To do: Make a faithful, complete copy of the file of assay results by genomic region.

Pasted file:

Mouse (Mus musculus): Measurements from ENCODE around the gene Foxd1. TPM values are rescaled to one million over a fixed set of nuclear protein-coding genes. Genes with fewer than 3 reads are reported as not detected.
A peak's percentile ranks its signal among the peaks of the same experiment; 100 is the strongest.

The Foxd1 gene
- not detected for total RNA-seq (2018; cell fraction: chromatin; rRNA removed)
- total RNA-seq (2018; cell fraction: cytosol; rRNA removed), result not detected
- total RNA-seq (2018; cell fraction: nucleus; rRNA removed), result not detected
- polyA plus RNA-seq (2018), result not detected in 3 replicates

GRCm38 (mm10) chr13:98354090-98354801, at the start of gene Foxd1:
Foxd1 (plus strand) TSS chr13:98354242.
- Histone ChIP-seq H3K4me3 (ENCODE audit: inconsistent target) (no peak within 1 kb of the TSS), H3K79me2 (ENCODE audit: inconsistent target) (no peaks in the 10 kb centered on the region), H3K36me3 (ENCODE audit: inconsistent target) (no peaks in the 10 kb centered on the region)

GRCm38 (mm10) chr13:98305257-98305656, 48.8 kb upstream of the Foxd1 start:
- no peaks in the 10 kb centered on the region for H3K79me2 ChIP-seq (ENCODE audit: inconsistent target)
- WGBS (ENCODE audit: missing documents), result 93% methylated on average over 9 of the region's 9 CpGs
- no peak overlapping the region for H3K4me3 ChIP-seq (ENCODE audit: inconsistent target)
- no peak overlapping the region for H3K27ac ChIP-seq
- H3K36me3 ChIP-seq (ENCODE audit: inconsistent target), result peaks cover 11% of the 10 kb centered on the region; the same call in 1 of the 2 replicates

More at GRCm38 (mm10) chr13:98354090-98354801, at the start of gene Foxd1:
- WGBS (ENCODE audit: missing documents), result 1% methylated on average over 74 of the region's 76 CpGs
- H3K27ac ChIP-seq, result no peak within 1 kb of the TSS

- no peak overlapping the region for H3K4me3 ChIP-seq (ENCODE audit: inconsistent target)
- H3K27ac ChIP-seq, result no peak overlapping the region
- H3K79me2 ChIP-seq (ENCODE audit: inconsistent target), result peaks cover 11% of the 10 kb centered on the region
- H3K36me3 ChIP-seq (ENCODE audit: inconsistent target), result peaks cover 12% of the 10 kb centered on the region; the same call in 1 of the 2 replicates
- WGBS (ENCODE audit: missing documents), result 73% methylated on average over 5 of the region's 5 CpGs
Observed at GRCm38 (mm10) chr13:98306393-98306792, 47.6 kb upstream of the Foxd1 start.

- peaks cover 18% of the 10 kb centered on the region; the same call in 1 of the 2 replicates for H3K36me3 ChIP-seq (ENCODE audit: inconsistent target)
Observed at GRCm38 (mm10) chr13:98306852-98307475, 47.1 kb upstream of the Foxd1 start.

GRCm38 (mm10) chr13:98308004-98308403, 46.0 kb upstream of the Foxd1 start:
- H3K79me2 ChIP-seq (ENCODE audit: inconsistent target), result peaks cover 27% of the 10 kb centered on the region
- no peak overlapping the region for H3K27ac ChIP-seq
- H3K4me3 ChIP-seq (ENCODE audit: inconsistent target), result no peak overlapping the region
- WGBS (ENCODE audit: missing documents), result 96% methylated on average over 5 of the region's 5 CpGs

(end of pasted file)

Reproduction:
Mouse (Mus musculus): Measurements from ENCODE around the gene Foxd1. TPM values are rescaled to one million over a fixed set of nuclear protein-coding genes. Genes with fewer than 3 reads are reported as not detected.
A peak's percentile ranks its signal among the peaks of the same experiment; 100 is the strongest.

The Foxd1 gene
- not detected for total RNA-seq (2018; cell fraction: chromatin; rRNA removed)
- total RNA-seq (2018; cell fraction: cytosol; rRNA removed), result not detected
- total RNA-seq (2018; cell fraction: nucleus; rRNA removed), result not detected
- polyA plus RNA-seq (2018), result not detected in 3 replicates

GRCm38 (mm10) chr13:98354090-98354801, at the start of gene Foxd1:
Foxd1 (plus strand) TSS chr13:98354242.
- Histone ChIP-seq H3K4me3 (ENCODE audit: inconsistent target) (no peak within 1 kb of the TSS), H3K79me2 (ENCODE audit: inconsistent target) (no peaks in the 10 kb centered on the region), H3K36me3 (ENCODE audit: inconsistent target) (no peaks in the 10 kb centered on the region)

GRCm38 (mm10) chr13:98305257-98305656, 48.8 kb upstream of the Foxd1 start:
- no peaks in the 10 kb centered on the region for H3K79me2 ChIP-seq (ENCODE audit: inconsistent target)
- WGBS (ENCODE audit: missing documents), result 93% methylated on average over 9 of the region's 9 CpGs
- no peak overlapping the region for H3K4me3 ChIP-seq (ENCODE audit: inconsistent target)
- no peak overlapping the region for H3K27ac ChIP-seq
- H3K36me3 ChIP-seq (ENCODE audit: inconsistent target), result peaks cover 11% of the 10 kb centered on the region; the same call in 1 of the 2 replicates

More at GRCm38 (mm10) chr13:98354090-98354801, at the start of gene Foxd1:
- WGBS (ENCODE audit: missing documents), result 1% methylated on average over 74 of the region's 76 CpGs
- H3K27ac ChIP-seq, result no peak within 1 kb of the TSS

- no peak overlapping the region for H3K4me3 ChIP-seq (ENCODE audit: inconsistent target)
- H3K27ac ChIP-seq, result no peak overlapping the region
- H3K79me2 ChIP-seq (ENCODE audit: inconsistent target), result peaks cover 11% of the 10 kb centered on the region
- H3K36me3 ChIP-seq (ENCODE audit: inconsistent target), result peaks cover 12% of the 10 kb centered on the region; the same call in 1 of the 2 replicates
- WGBS (ENCODE audit: missing documents), result 73% methylated on average over 5 of the region's 5 CpGs
Observed at GRCm38 (mm10) chr13:98306393-98306792, 47.6 kb upstream of the Foxd1 start.

- peaks cover 18% of the 10 kb centered on the region; the same call in 1 of the 2 replicates for H3K36me3 ChIP-seq (ENCODE audit: inconsistent target)
Observed at GRCm38 (mm10) chr13:98306852-98307475, 47.1 kb upstream of the Foxd1 start.

GRCm38 (mm10) chr13:98308004-98308403, 46.0 kb upstream of the Foxd1 start:
- H3K79me2 ChIP-seq (ENCODE audit: inconsistent target), result peaks cover 27% of the 10 kb centered on the region
- no peak overlapping the region for H3K27ac ChIP-seq
- H3K4me3 ChIP-seq (ENCODE audit: inconsistent target), result no peak overlapping the region
- WGBS (ENCODE audit: missing documents), result 96% methylated on average over 5 of the region's 5 CpGs